One of the world’s most eminent and respected conductors, Sir Charles Mackerras, has died at the age of 84 following a battle with cancer.
Given his extraordinary career, no obituary can ever do true justice to a man whose influence, knowledge, and pioneering musicianship made such an indelible impression on the course of classical music in the second half of the 20th century. Few, if any, figures within this world had such eclecticism as Sir Charles and he single-handedly made Janacek a household name.
Born in America, to Australian parents Sir Charles studied in Sydney and Prague and made his opera conducting debut at Sadler’s Wells in the ’50s and later became music director of ENO (1970-77) and Welsh National Opera (1987-1992). He was also Conductor Laureate of the Scottish Chamber Orchestra, Principal Guest Conductor of the Philharmonia Orchestra, Conductor Emeritus of the Welsh National Opera and Principal Guest Conductor Emeritus of the San Francisco Opera. A specialist in Czech repertory, Sir Charles was Principal Guest Conductor of the Czech Philharmonic Orchestra from 1997 2003. He also had close ties with the Orchestra of the Age of Enlightenment, the Royal Liverpool Philharmonic Orchestra, The Scottish Chamber Orchestra, The Vienna Philharmonic, The Berlin Philharmonic and made regular appearances at the Salzburg Festival, Glyndebourne Festival, The Royal Opera, The Metropolitan Opera, San Francisco Opera and ENO.
He conducted 30 operas for The Royal Opera – the first being Shostakovich’s Katerina Ismailova in 1964 and the last a wonderfully warm reading of The Cunning Little Vixen earlier this year. Antonio Pappano, Music Director of The Royal Opera said: “Charlie Mackerras’s impact on the development of musical performance practice over the last 60 years has been enormous. He was a force of nature, a true man of the theatre, who grappled with how to honour a composer’s intentions with the utmost rhythmic flair, drama and enthusiasm. His performances were always so full of life it is almost impossible to imagine he is no longer. A true friend of the Royal Opera House, he is irreplaceable; we will miss him terribly. Our sincere condolences to Judy and the rest of his family.”
His association with ENO (formerly Sadler’s Wells) goes back even further, and few who were present at what turned out to be his final performances there a superlative revival of The Turn of the Screw – will forget the intensity he brought to this score. Current Music Director, Ed Gardner told musicOMH.com: “Charles Mackerras was an extraordinary musician who was much loved and respected by everyone he worked with. Amongst all his amazing work Charles Mackerras did an immense amount as Music Director at ENO and before it Sadler’s Wells Opera. The breadth of repertoire that he championed was incredible. His stylistic interpretations of Mozart and Handel were like none before. He was renowned for his Strauss and Wagner and one wonders if anyone would be playing Janacek outside of the Czech Republic if it wasn’t for him. He continued to support the work of ENO right up to his death including most recently extraordinary performances of Britten’s The Turn of the Screw in Autumn 2009. Everyone at ENO will miss him terribly.”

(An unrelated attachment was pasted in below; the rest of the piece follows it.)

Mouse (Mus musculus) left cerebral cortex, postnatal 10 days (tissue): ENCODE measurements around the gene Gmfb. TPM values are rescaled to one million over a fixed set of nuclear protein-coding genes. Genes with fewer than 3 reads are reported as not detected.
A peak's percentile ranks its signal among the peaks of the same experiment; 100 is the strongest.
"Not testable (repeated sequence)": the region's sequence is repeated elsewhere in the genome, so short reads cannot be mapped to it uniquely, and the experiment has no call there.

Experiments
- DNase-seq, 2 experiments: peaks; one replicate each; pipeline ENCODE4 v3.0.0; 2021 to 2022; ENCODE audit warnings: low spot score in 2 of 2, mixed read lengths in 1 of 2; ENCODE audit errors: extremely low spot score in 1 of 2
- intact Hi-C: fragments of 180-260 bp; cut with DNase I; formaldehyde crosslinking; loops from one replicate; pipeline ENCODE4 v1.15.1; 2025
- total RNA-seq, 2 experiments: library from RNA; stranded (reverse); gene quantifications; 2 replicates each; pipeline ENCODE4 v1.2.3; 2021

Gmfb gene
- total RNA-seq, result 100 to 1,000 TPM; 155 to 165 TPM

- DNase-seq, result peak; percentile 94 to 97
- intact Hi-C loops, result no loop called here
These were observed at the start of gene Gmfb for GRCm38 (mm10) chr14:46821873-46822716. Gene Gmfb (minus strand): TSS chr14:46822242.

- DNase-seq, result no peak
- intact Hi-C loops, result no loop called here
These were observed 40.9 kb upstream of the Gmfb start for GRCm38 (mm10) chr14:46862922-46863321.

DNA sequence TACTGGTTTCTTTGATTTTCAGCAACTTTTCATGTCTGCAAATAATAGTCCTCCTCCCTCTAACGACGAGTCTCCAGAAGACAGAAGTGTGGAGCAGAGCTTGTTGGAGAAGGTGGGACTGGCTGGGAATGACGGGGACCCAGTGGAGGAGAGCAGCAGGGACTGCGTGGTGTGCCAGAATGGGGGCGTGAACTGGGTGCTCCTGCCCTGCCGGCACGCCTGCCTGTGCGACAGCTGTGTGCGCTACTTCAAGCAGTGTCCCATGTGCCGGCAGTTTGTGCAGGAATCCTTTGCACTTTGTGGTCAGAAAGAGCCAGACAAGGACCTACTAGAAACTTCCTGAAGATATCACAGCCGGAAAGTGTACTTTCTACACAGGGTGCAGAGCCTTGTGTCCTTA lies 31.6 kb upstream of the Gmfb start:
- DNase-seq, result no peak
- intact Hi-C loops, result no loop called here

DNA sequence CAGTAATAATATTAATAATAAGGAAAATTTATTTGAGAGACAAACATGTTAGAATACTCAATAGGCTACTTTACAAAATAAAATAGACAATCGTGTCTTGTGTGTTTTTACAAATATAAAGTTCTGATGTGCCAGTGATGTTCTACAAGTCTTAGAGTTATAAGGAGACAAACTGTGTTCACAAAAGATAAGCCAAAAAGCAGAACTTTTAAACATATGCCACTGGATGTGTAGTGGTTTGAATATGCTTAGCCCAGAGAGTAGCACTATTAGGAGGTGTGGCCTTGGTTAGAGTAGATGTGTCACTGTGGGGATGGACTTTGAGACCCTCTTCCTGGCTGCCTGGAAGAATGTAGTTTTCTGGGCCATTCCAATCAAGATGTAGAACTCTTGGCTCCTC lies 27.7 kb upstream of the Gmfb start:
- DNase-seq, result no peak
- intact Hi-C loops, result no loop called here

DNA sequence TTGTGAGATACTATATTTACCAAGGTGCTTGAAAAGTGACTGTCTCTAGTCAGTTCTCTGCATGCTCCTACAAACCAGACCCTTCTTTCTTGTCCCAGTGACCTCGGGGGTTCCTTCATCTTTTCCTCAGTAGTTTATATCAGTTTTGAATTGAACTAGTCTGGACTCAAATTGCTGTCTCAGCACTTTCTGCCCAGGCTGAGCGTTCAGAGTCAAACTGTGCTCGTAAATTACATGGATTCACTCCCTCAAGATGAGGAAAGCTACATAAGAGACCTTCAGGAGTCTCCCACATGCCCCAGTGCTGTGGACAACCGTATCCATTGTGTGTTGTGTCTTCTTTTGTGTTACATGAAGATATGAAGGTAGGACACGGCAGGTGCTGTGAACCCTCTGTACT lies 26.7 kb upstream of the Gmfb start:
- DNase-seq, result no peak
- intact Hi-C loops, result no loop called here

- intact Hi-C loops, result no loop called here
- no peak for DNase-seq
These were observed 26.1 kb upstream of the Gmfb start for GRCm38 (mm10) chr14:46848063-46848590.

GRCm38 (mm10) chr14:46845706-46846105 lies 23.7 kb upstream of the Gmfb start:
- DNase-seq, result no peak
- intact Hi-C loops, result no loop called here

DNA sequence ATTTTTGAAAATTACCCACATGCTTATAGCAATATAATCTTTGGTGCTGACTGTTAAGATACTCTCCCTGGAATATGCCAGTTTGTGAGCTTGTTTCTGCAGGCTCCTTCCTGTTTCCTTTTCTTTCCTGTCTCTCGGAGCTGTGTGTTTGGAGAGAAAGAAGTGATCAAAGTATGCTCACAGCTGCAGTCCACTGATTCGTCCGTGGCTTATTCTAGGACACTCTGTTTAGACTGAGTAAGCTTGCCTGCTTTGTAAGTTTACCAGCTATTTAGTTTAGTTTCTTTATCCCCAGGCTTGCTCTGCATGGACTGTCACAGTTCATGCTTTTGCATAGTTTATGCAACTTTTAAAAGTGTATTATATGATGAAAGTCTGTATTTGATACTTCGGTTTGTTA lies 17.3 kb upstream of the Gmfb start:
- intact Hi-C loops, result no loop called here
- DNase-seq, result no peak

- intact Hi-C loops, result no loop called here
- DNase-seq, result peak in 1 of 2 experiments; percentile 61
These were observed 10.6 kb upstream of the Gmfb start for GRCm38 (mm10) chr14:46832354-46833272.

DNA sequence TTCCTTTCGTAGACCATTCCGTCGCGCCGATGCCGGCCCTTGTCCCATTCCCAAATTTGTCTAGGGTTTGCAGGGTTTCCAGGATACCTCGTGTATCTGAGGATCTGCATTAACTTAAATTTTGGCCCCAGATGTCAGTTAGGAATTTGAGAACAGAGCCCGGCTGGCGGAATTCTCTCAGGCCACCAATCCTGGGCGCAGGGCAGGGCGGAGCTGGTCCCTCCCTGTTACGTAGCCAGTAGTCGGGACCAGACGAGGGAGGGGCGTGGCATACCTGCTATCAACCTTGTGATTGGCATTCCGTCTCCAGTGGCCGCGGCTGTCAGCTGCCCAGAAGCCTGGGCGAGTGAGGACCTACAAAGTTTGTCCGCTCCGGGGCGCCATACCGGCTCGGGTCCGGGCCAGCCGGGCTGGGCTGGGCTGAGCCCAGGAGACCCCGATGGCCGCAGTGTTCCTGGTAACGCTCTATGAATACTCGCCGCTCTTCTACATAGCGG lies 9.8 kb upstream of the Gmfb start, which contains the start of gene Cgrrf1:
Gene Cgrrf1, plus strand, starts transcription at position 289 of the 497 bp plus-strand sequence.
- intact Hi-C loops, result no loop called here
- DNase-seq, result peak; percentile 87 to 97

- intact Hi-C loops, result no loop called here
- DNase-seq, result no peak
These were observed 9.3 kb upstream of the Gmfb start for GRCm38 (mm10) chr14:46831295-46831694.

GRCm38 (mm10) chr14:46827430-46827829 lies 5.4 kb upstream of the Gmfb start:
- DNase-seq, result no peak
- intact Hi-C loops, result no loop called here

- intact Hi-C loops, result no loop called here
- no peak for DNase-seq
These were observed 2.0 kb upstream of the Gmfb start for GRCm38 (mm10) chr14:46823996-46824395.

Sir Charles was awarded a CBE in 1974 and was knighted in 1979. He was honoured with the Medal of Merit from the Czech Republic in 1996, made a Companion of the Order of Australia in 1997 and made a Companion of Honour in the 2003 Queen’s Birthday Honours. In May 2005 he was presented with the Royal Philharmonic Society Gold Medal and in November 2005 was the first recipient of the Queen’s Medal for Music.
He leaves behind an extraordinarily broad and diverse discography which includes an entire cycle of Janacek operas with the Vienna Philharmonic (Decca), a thrilling Cycle of Beethoven Symphonies with the RLPO, two sets of incomparable Mozart Symphonies with the SCO (Linn), a collection of opera in English including The Makropolous Case, Salome, Hansel and Gretel (which won a Grammy), The Magic Flute and Cosi fan tutte (Chandos).
I have had the privilege of attending countless concerts and operas conducted by Sir Charles, and all of them were memorable. He was at the vanguard of period practice and I’ll never forget an overwhelming performance of Don Giovanni conducted by him in the mid 80s for WNO his enthusiasm for, and wonderfully articulate conducting of the work, remained undiminished a quarter of a century later when he conducted the work for The Royal Opera. My passion for the operas of Janacek was instigated by listening to his peerless recordings of Jenufa, Kat’a Kabanova, The Cunning Little Vixen, The Makropolous Case and From the House of the Dead when a student and I count myself fortunate that I’ve been able to see him conduct nearly all of Janacek’s operas live in the opera house.
Sir Charles was one of the few conductors who could apparently conduct anything, and be completely at home within any idiom. I’ll never forget the overwhelming impact of the first night of WNO’s new Tristan und Isolde in Cardiff in 1993 when Dame Anne Evans sang her first Isolde, or being knocked sideways by the visceral impact of Berlioz’s epic The Trojans or countless peerless concerts with the Philharmonia. Words can really not do justice to the incredible life of Sir Charles Mackerras, but suffice it to say that the world of classical music has lost one of its leading lights and it’s hard, if not impossible, to imagine musical life in London without him. And for once this maxim is true we really will not see his like again.